We are fortunate to be able to get into the Hotel Savoy in Kansas City for our next Meetup since they have never let a paranormal team investigate this location. This building has had a huge amount of paranormal activity in over 125 years and there are many murders, rapes, suicides throughout this time period. We will have investigators from our R.I.P. TV SHOW to conduct this amazing event. If you would like to book a room at the Hotel Savoy for the night you can call[masked], the rooms have been remodeled to look like the early 1900's and are awesome and includes free breakfast. Please let them know you are there for this event. Rooms are going fast so make your reservation asap. Check out the history of this place and also do your own research about the hauntings in this historical location. We will be breaking into teams and investigating the hot spots throughout the Hotel. You must be 16 or older to attend. Don't miss out on this awesome event.
A Brief History of a Kansas City Landmark
by Valerie Lee
With Kansas City's building boom, population growth, and prosperity of the late 1800's, luxury hotels became very popular. The Hotel Savoy was built on the corner of Ninth and Central streets in 1888 by the Arbuckle Brothers of the Arbuckle Coffee Company. It offered turn-of-the-century elegance to political and stage personalities as well as cattlemen, grain merchants and travelers heading west. Architects for the building were S.E. Chamberlain and Van Brunt & Howe. The original east wing was constructed in 1888. In 1903, it was remodeled and the west wing was added along with The Savoy Grill dining room. Imported marble and tile, brass fixtures and stained glass are some of the original features of the hotel decor. Art Nouveau style stained glass in the skylight was designed in Kansas City by Frank Anderson for the hotel lobby.
At the turn of the century, The Savoy was the first hotel seen by travelers as they came from the old Union Depot. It was a luxury hotel, with a rooftop garden, ballroom, Italian tile floors, marble walls, a stained glass skylight and carved oak woodwork. During those early years, The Hotel Savoy served such celebrities as Teddy Roosevelt, William Howard Taft, Marie Dressler, W.C. Fields, Will Rogers, Lillian Russell, Sara Bernhardt, and John D. Rockefeller.
In 1903, The Savoy Grill dining room opened, with an exclusive Men's Grill that did not serve women. That restriction was soon changed. In the early years, The Savoy's clientele dined on such delicacies as prairie chicken and buffalo steak. After the dinner hour, tables were pushed aside for music and dancing late into the evening.
Over the years, The Hotel Savoy's most enduring feature has been The Savoy Grill restaurant. Dating from 1903, it is the oldest restaurant in Kansas City, with stained glass windows, high beamed ceilings, lanterns that were once gaslights, and an enormous carved oak bar. Booth No. 4, known as the presidents' booth, has been host to Warren Harding, Harry S. Truman, Gerald Ford and Ronald Reagan.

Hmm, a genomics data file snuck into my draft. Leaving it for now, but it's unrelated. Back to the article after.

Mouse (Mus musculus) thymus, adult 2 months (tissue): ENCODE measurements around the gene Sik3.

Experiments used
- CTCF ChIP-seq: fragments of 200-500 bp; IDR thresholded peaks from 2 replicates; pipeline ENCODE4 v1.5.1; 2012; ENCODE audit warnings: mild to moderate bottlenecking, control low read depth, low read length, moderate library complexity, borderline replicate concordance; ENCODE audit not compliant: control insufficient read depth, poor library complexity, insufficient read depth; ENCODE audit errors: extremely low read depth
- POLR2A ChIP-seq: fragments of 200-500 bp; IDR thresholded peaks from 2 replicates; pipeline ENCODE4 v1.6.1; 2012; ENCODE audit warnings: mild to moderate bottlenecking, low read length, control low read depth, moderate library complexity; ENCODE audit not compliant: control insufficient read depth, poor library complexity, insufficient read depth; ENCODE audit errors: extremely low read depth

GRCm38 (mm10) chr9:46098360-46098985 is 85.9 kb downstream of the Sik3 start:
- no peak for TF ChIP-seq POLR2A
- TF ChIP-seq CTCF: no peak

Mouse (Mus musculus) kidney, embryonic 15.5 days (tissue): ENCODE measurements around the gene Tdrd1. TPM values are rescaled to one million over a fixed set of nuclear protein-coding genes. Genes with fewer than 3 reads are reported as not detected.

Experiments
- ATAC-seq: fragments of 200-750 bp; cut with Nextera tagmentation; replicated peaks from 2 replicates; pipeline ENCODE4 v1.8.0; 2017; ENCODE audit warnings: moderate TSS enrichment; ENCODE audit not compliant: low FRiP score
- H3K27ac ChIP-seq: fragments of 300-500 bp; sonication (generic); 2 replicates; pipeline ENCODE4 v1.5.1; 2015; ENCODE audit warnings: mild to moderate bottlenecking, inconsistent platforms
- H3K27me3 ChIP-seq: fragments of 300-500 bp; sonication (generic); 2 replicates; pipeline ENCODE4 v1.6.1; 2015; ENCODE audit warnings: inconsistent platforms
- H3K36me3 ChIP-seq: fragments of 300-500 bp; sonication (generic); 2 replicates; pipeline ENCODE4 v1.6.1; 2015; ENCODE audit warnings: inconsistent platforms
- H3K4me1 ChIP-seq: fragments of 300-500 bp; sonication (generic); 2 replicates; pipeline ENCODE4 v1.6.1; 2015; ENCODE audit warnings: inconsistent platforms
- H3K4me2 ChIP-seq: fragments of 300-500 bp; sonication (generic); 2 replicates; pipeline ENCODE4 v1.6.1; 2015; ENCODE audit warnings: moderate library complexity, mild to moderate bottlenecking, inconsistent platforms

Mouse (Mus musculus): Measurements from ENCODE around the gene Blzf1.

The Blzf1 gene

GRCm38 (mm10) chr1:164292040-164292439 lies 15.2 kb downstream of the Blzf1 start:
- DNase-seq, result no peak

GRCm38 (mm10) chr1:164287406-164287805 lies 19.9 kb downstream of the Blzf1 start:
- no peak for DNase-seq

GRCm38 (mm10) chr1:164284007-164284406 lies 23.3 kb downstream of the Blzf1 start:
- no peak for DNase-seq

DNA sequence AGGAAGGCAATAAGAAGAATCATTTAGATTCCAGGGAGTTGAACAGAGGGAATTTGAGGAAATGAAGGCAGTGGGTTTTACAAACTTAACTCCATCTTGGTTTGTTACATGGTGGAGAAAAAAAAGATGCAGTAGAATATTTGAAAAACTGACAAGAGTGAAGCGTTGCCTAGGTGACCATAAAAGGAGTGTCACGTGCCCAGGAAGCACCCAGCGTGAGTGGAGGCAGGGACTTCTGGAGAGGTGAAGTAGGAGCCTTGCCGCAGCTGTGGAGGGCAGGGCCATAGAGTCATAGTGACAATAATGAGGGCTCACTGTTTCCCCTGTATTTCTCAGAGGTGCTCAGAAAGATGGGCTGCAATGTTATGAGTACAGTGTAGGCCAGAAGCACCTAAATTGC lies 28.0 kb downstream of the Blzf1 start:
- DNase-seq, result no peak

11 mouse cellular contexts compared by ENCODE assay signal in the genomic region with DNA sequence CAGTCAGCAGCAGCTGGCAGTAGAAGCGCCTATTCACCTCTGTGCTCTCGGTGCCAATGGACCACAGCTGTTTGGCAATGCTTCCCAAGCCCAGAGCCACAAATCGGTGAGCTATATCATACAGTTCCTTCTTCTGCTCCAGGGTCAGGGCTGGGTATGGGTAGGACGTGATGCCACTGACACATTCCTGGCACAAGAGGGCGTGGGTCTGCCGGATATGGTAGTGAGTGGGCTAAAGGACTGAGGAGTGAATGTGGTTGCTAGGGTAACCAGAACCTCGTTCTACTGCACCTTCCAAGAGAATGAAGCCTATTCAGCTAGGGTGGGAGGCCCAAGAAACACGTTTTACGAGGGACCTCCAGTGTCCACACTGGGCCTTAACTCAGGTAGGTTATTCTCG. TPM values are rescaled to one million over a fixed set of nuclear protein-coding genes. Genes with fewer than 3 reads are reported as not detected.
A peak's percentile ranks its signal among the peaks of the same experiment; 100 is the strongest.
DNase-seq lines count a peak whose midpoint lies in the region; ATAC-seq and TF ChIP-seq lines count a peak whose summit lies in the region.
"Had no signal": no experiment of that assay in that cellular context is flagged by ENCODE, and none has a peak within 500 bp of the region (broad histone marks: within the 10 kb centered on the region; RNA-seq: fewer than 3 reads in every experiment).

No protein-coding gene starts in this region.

The original Grill Room is surrounded by The Savoy Murals, painted by Edward Holslag in 1903 when he was in his early thirties. Those murals depict the pioneers' departure from Westport Landing and their journey along the Santa Fe Trail. Holslag, who was a pupil of The National Academy of Design and John LaFarge, is represented at the Congressional Library in Washington, D.C. The Savoy Grill Murals have been included in the Smithsonian Institution's "Bicentennial Inventory of American Paintings."
The Hotel Savoy and its well-known dining room enjoyed the fruits of Kansas City's business boom through the late 1890's and into the turn of the century. With the depression era of the 1930's, and later the trend toward suburban living, came hard times for The Savoy. The hotel was in a serious decline by 1960 when Don Lee, a 27 year old member of a vetern restaurant family, purchased The Savoy Grill restaurant. In 1965, Lee became convinced that The Hotel Savoy had economic potential and purchased it from Jack Fox, an investor and member of a family active in the downtown garment industry. When Lee bought the hotel, in part to safeguard his restaurant lease, The Savoy was in bad condition. It was using only approximately 80 of its 200 rooms, mostly for transient guests.
By the 1970's, The Savoy Grill was experiencing good business and The Hotel Savoy had become a residential hotel. On December 30, 1974, The Hotel Savoy and The Savoy Grill were entered in the National Register of Historic Places, indicating that The Savoy was considered worthy of preservation. In the mid 1980's, the area along Ninth Street was revived. Investors began developing older buildings into residential and entertainment centers.In 1985, Don Lee began renovating The Hotel Savoy, turning existing rooms into luxurious Bed and Breakfast suites. Each room is finished in Victorian turn-of-the-century style, uniquely decorated and filled with antiques from within the hotel. Because of The Savoy's historical appeal, recent movies such as "Mr. and Mrs. Bridge" and "Cross of Fire" have filmed scenes here.